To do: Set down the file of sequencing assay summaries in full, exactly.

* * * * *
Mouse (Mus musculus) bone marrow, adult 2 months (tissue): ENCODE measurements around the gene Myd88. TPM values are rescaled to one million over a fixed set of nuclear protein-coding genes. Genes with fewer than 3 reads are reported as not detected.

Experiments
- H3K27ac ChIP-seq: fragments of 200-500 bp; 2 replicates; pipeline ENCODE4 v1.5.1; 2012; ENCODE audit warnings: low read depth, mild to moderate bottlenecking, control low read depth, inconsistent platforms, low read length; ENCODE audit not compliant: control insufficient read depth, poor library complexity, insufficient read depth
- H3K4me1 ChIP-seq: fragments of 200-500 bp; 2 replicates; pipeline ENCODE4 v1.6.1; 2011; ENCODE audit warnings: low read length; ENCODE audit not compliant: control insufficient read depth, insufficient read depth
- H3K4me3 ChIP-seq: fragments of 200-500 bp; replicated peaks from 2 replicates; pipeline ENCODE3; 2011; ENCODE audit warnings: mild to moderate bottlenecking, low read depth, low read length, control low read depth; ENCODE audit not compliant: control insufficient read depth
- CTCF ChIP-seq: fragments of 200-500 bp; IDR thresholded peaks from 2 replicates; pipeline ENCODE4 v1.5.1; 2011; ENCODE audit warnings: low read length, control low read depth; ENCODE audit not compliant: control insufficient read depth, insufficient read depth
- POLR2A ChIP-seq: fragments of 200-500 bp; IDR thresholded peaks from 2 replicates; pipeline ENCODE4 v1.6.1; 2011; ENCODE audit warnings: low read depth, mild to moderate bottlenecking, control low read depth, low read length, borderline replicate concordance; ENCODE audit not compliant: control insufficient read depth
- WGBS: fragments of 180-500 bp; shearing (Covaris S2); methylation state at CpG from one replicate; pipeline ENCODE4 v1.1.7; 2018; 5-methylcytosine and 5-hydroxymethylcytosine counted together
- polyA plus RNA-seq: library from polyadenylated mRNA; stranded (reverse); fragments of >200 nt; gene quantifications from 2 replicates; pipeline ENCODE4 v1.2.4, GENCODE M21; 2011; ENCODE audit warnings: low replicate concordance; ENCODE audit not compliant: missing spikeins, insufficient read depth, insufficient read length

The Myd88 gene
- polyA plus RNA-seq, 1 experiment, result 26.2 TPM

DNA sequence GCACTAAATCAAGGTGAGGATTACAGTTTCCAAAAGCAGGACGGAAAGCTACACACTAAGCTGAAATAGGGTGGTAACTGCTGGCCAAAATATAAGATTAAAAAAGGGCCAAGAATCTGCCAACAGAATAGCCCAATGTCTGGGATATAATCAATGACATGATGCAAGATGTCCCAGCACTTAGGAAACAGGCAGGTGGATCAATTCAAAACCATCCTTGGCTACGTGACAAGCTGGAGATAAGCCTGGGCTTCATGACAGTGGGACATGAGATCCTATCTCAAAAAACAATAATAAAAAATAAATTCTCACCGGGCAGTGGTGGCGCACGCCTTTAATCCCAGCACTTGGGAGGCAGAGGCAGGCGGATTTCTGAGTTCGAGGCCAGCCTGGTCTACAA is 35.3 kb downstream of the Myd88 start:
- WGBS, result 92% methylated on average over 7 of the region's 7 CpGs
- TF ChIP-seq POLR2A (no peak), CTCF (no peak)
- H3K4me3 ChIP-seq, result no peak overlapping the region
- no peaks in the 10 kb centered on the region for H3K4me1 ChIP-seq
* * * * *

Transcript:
Mouse (Mus musculus) bone marrow, adult 2 months (tissue): ENCODE measurements around the gene Myd88. TPM values are rescaled to one million over a fixed set of nuclear protein-coding genes. Genes with fewer than 3 reads are reported as not detected.

Experiments
- H3K27ac ChIP-seq: fragments of 200-500 bp; 2 replicates; pipeline ENCODE4 v1.5.1; 2012; ENCODE audit warnings: low read depth, mild to moderate bottlenecking, control low read depth, inconsistent platforms, low read length; ENCODE audit not compliant: control insufficient read depth, poor library complexity, insufficient read depth
- H3K4me1 ChIP-seq: fragments of 200-500 bp; 2 replicates; pipeline ENCODE4 v1.6.1; 2011; ENCODE audit warnings: low read length; ENCODE audit not compliant: control insufficient read depth, insufficient read depth
- H3K4me3 ChIP-seq: fragments of 200-500 bp; replicated peaks from 2 replicates; pipeline ENCODE3; 2011; ENCODE audit warnings: mild to moderate bottlenecking, low read depth, low read length, control low read depth; ENCODE audit not compliant: control insufficient read depth
- CTCF ChIP-seq: fragments of 200-500 bp; IDR thresholded peaks from 2 replicates; pipeline ENCODE4 v1.5.1; 2011; ENCODE audit warnings: low read length, control low read depth; ENCODE audit not compliant: control insufficient read depth, insufficient read depth
- POLR2A ChIP-seq: fragments of 200-500 bp; IDR thresholded peaks from 2 replicates; pipeline ENCODE4 v1.6.1; 2011; ENCODE audit warnings: low read depth, mild to moderate bottlenecking, control low read depth, low read length, borderline replicate concordance; ENCODE audit not compliant: control insufficient read depth
- WGBS: fragments of 180-500 bp; shearing (Covaris S2); methylation state at CpG from one replicate; pipeline ENCODE4 v1.1.7; 2018; 5-methylcytosine and 5-hydroxymethylcytosine counted together
- polyA plus RNA-seq: library from polyadenylated mRNA; stranded (reverse); fragments of >200 nt; gene quantifications from 2 replicates; pipeline ENCODE4 v1.2.4, GENCODE M21; 2011; ENCODE audit warnings: low replicate concordance; ENCODE audit not compliant: missing spikeins, insufficient read depth, insufficient read length

The Myd88 gene
- polyA plus RNA-seq, 1 experiment, result 26.2 TPM

DNA sequence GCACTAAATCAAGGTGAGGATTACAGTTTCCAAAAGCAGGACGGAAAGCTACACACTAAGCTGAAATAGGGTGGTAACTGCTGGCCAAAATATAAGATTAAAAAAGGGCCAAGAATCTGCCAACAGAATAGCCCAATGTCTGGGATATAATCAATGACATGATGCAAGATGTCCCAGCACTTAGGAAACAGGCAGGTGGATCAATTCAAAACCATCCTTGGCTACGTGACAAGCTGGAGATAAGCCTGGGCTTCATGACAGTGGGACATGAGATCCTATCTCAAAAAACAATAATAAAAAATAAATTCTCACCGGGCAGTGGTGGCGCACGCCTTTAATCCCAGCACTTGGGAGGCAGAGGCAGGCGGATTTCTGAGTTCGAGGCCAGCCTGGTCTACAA is 35.3 kb downstream of the Myd88 start:
- WGBS, result 92% methylated on average over 7 of the region's 7 CpGs
- TF ChIP-seq POLR2A (no peak), CTCF (no peak)
- H3K4me3 ChIP-seq, result no peak overlapping the region
- no peaks in the 10 kb centered on the region for H3K4me1 ChIP-seq